COVINGTON - After a few setbacks, a community center planned for Laseter Street in the Nelson Heights neighborhood is back on track.
A ground-breaking ceremony was held for the center more than a year ago, but additional grading and other site work is just now getting under way in preparation for construction.
The delays were due to a change in design which was necessary to save money, according to Cheryl Delk, special projects coordinator for the county.
Part of the change was reorienting the building so that it no longer faces a dirt drive owned by the city of Covington. The plan was to pave the driveway, but that would have resulted in additional stormwater fees and site work to address stormwater runoff.
Instead, the design was changed and the driveway will be gravel. The project has gone through three different site plans, according to Delk.
County commissioners approved an $11,000 change order for the project at their March 3 meeting. The change order was needed due to an increase in material costs for roofing, concrete and other items, as well as a requirement by the fire marshal that a grease trap and vent be added to the kitchen.
The project is still well within its $556,000 budget, Delk said. Revenues from the special purpose local option sales tax approved in 2005 will pay for $500,000, with $56,000 coming from the general fund.
Thus far, $372,320 has been encumbered, including the $11,000 change order.
That leaves a contingency of $33,589.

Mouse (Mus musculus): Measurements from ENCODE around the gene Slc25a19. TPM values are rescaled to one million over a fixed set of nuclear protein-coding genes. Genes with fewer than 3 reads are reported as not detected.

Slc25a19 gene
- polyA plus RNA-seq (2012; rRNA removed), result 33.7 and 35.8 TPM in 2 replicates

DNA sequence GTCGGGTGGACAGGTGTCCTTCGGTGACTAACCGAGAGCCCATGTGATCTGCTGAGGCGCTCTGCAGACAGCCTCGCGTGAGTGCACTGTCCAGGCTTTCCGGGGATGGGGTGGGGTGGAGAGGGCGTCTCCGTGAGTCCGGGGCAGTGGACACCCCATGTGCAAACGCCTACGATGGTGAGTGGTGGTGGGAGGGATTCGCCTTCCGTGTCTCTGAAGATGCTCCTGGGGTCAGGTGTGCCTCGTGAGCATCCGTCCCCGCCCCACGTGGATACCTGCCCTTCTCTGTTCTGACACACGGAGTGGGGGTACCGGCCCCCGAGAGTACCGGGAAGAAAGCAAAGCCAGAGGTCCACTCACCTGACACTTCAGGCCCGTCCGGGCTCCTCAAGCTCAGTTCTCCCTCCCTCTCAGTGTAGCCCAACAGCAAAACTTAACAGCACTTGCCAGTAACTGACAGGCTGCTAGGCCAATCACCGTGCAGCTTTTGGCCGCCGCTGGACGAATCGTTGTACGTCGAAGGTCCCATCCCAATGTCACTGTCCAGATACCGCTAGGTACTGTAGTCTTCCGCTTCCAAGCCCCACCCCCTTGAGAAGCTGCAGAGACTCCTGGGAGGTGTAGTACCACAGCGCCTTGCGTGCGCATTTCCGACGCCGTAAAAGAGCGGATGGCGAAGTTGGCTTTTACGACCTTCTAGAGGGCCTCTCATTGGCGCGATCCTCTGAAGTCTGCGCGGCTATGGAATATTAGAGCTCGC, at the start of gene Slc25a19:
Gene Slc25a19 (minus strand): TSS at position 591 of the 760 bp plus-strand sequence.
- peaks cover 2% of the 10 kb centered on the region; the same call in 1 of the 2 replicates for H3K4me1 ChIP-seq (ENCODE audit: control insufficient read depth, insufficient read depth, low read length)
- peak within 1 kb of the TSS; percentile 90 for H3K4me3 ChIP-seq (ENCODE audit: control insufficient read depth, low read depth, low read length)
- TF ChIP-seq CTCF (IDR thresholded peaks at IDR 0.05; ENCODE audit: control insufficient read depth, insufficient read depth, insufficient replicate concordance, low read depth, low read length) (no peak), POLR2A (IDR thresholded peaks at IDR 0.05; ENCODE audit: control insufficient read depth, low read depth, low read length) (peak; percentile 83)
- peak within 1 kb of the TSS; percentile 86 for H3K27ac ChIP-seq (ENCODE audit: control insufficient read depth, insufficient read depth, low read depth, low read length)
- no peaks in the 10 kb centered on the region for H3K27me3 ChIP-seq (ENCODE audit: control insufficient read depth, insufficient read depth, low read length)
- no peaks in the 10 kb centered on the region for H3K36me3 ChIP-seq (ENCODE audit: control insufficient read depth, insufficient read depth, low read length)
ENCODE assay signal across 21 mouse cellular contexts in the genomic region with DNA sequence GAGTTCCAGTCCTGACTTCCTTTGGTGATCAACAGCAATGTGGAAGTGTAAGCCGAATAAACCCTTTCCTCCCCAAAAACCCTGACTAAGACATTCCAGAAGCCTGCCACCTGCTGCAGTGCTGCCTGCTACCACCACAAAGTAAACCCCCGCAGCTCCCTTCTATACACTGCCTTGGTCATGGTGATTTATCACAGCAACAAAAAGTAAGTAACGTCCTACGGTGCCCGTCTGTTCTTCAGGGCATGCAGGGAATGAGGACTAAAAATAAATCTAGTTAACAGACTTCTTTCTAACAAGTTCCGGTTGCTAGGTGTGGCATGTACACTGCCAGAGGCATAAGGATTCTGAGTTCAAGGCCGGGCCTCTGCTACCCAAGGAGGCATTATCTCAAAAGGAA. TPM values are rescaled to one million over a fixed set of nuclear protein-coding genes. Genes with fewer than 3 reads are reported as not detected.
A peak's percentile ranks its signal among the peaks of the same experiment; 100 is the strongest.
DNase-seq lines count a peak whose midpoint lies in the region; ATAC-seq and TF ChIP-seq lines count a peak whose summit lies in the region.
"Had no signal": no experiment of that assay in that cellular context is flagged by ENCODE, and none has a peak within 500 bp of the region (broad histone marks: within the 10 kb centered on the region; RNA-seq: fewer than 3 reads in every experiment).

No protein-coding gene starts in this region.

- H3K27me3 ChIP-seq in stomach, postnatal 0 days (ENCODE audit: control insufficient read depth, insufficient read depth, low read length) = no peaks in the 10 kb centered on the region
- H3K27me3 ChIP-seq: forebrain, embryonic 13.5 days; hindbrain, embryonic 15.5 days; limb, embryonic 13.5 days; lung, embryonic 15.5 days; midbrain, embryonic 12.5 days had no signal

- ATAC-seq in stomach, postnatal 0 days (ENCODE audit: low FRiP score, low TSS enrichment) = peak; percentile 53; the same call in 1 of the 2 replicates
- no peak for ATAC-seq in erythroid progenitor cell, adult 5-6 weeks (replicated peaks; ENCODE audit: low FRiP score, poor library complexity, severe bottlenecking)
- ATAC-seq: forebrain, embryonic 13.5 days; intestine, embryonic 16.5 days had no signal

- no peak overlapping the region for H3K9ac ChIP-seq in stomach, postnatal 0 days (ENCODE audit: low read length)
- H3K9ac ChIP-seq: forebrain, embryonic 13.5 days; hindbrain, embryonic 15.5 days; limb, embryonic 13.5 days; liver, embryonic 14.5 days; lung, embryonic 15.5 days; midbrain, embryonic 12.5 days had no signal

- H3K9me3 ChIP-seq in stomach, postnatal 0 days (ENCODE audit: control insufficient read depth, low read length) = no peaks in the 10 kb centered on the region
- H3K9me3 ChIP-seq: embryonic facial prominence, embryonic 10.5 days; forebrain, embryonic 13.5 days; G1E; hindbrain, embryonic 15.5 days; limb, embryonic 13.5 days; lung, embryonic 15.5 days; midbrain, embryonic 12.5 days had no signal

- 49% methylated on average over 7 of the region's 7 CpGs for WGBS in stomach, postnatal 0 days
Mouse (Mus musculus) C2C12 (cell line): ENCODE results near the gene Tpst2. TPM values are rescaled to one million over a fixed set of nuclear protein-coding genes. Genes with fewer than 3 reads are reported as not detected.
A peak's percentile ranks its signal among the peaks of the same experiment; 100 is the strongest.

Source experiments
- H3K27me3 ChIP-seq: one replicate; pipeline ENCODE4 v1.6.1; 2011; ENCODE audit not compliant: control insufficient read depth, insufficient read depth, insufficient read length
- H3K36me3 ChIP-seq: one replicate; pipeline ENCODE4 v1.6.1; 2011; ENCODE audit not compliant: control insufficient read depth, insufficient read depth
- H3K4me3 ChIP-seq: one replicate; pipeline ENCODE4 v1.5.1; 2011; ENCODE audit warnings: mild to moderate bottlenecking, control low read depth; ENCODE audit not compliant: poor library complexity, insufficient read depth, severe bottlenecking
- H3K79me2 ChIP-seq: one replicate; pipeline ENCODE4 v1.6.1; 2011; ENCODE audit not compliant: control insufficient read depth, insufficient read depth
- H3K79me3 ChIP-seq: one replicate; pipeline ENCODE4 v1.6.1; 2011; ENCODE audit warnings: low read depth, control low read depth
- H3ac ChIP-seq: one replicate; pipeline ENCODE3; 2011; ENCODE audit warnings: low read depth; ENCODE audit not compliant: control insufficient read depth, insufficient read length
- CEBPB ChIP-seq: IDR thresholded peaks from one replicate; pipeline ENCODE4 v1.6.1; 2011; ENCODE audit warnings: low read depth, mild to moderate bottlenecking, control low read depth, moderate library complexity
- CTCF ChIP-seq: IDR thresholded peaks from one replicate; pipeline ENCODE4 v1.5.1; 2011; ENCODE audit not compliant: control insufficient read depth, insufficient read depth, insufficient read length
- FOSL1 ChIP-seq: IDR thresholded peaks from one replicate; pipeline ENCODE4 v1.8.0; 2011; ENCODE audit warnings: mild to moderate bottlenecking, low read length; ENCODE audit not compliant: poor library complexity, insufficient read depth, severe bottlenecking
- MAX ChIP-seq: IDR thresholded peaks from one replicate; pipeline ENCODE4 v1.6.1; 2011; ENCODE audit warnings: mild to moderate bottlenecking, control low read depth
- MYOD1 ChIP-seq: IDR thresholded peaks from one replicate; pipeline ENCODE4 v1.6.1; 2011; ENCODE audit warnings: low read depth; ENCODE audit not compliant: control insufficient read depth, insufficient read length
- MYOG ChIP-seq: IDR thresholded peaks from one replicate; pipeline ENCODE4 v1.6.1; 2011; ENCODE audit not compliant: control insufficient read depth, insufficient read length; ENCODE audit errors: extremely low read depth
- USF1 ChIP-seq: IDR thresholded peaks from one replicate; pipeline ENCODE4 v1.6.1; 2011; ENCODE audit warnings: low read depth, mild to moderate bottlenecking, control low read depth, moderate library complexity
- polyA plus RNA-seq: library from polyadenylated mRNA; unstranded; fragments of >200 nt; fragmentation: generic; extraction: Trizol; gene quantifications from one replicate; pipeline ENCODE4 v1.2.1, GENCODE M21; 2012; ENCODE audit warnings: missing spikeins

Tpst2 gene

"The goal is not to have to use it except for amenities such as picnic tables," once the building is constructed, Delk said.
The community center is the brainchild of District 4 Commissioner J.C. Henderson, who said it's been a long road to get the project going, noting that the SPLOST was approved in 2005.
"This has been one of the hardest things I've had to go through in my life. I thought it was just a big house, but there is a lot more to it than that," he said.
Once completed, the center will serve as a meeting place for the community. A commercial kitchen will allow groups to cook and serve meals there. Henderson also hopes to have an after-school tutorial program, a computer lab and ball fields there eventually. He has formed a board of directors that has applied for nonprofit status. The board will meet once every two months to handle the business side of running the center, Henderson said.
Construction is expected to be completed around August.
"It's money well spent that in my opinion should have been spent three years ago," Henderson told the board before they approved the change order.
Crystal Tatum can be reached at email@example.com.